Ghost ships. The phrase evokes images of rotting, transparent sea vessels floating upon frenzied waves. When envisioning a spectral sloop, one rarely pictures a landlocked cutter a hundred miles from the ocean. Yet, that’s exactly the anomaly purportedly sailing the Salton Sea in Southern California.
Now an inland body of water, the Salton was believed to have been, at one point, connected to the Pacific Ocean. In fact, many conquistadors were convinced California was actually an island.
According to tale, in the late 17th century, a Spanish galleon, laden with precious pearls, navigated the Salton Sea in search of an alternate route to the Pacific.
Due to lack of precipitation, the deltas upon which the ship entered this body of water, evaporated. The vessel became trapped within, what is now, the Continental U.S. As a result, the crew ran the galleon aground, and ventured through the desert on foot. Although it’s believed the sailors eventually reached a friendly settlement in Mexico, accounts of the men, from then on, remain scarce.
It wasn’t until 1775, approximately a hundred years later, the abandoned ship, long since engulfed by swirling sand dunes, began reappearing.
His name was Manquerna, and he traveled by night, in order to circumvent the blistering, daytime desert heat.
Making a living scouting the fundamental charting of California, this explorer, at one point, encountered a massive Spanish sailing vessel embedded in the sands before him. The ship appeared not only a hundred years old, but a hundred miles off course.
Upon boarding the galleon, Manquerna discovered it fraught with pearls. Procuring what he could, the man disembarked, and documented the location of the vessel. Manquerna then hired a small band of soldiers to aid in his quest for the remaining riches. Unfortunately, shifting sands hid the location of the ship. The galleon, and its treasure, were once again lost below the dunes.
In 1870, The Los Angeles Star published a group of articles regarding Charles Clusker, an adventurer hell-bent on uncovering the craft’s whereabouts. According to the features, Clusker, himself, forever vanished into the desert, during an excursion to find the supernatural sloop.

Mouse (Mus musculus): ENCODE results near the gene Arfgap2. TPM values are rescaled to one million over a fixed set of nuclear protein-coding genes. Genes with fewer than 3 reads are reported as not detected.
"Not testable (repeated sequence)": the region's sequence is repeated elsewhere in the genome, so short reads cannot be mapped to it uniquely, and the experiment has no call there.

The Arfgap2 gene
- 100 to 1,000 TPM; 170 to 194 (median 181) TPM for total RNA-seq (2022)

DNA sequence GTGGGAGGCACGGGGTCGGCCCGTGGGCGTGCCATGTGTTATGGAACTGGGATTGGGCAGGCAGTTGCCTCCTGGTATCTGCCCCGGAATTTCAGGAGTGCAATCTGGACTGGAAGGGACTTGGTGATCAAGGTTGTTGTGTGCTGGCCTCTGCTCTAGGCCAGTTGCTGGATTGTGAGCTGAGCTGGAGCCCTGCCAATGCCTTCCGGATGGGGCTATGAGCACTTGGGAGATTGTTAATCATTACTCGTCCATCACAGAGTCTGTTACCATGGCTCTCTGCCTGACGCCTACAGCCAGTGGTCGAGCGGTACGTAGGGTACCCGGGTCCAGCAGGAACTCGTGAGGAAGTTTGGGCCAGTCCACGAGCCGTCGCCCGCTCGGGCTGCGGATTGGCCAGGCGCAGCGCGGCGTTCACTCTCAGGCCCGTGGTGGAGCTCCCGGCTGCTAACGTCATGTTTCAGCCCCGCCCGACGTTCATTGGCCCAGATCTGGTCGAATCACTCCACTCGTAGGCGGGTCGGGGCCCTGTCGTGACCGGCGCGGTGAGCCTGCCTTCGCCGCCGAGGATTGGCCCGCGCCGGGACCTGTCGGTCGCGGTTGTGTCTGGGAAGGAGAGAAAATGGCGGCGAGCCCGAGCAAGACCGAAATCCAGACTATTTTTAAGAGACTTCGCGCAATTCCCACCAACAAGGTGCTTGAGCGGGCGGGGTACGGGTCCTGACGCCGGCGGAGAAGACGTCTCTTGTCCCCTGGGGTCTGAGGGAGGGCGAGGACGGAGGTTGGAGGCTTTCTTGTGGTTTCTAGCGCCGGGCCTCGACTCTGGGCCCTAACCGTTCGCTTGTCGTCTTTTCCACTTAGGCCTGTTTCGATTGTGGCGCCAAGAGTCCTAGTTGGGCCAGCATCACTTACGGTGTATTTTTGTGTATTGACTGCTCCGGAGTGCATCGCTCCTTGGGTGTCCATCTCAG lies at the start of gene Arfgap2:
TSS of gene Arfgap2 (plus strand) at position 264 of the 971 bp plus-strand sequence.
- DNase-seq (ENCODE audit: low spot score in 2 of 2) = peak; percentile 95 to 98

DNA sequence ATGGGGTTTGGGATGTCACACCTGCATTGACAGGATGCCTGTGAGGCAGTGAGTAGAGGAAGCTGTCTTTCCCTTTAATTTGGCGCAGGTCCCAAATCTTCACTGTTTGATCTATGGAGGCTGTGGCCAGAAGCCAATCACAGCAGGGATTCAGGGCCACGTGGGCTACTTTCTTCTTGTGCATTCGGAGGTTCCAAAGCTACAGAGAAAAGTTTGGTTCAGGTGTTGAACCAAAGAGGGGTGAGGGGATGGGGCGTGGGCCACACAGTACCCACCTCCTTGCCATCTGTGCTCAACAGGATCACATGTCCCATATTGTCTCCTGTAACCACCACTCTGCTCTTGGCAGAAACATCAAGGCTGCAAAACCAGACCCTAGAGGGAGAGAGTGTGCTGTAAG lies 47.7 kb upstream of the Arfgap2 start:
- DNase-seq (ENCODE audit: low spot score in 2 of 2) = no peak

In 1878, a troupe of German prospectors witnessed the vessel hovering across the wastelands. Intrigued, a member of the ensemble set out after the vision, only to be discovered days later, dead from thirst deprivation, and completely nude.
Butcherknife Ike, a seasoned miner, claimed to have uncovered the three-master in 1905. Unfortunately, Ike’s assertions were never verified, and the ship once again slipped through the collective grasp of treasure hunters.
The most conclusive evidence supporting the existence of a ghost ship in the Salton Sea came in 1915, when a Native American sauntered into Yuma, Arizona, and paid for several purchases with handfuls of pearls. The man reported to have spent the previous evening in a partially buried sea vessel, filled with buckets of the precious gemstones. When offered several hundred dollars, should he divulge the whereabouts of the ship, the drifter took the cash, and spent the night in lavish accommodations. Craftily, he vanished into the desert before those seeking his services awoke the following morning.
Numerous treasure seekers have mounted expeditions in search of the famed Spanish galleon. To date, all have met with defeat. Shifting sands could attribute to the elusive nature of the ship, as the dunes easily reveal sizable objects, one day, only to hide them, the next.
Whether or not this meaty hunk of folklore harbors any truth, those relating the tale often add their own delicious spice, claiming that, over time, the vessel has been bleached white by swirling sands. Thus, the galleon now glows in the fullness of the desert Moon, while the spirits of perished sailors walk its decks.
Since the precise location of the ghost ship remains a mystery, your best bet for finding antiquated riches in the Southern California Desert would be to visit the Salton Sea. This inland body of water is located south of Interstate 10, in both Riverside and Imperial Counties, off either Highways 86 or 111. Bring plenty of water. It’s damned hot out there, and the sea is far too salty from which to drink.
© 2011. Hugh Mungus
Bishop, Greg; Oesterle, Joe; Marinacci, Mike. (2006). Weird California: Your Travel Guide to California’s Local Legends and Best Kept Secrets. p. 61. Sterling Publishing Co., Inc. ISBN: 1402733844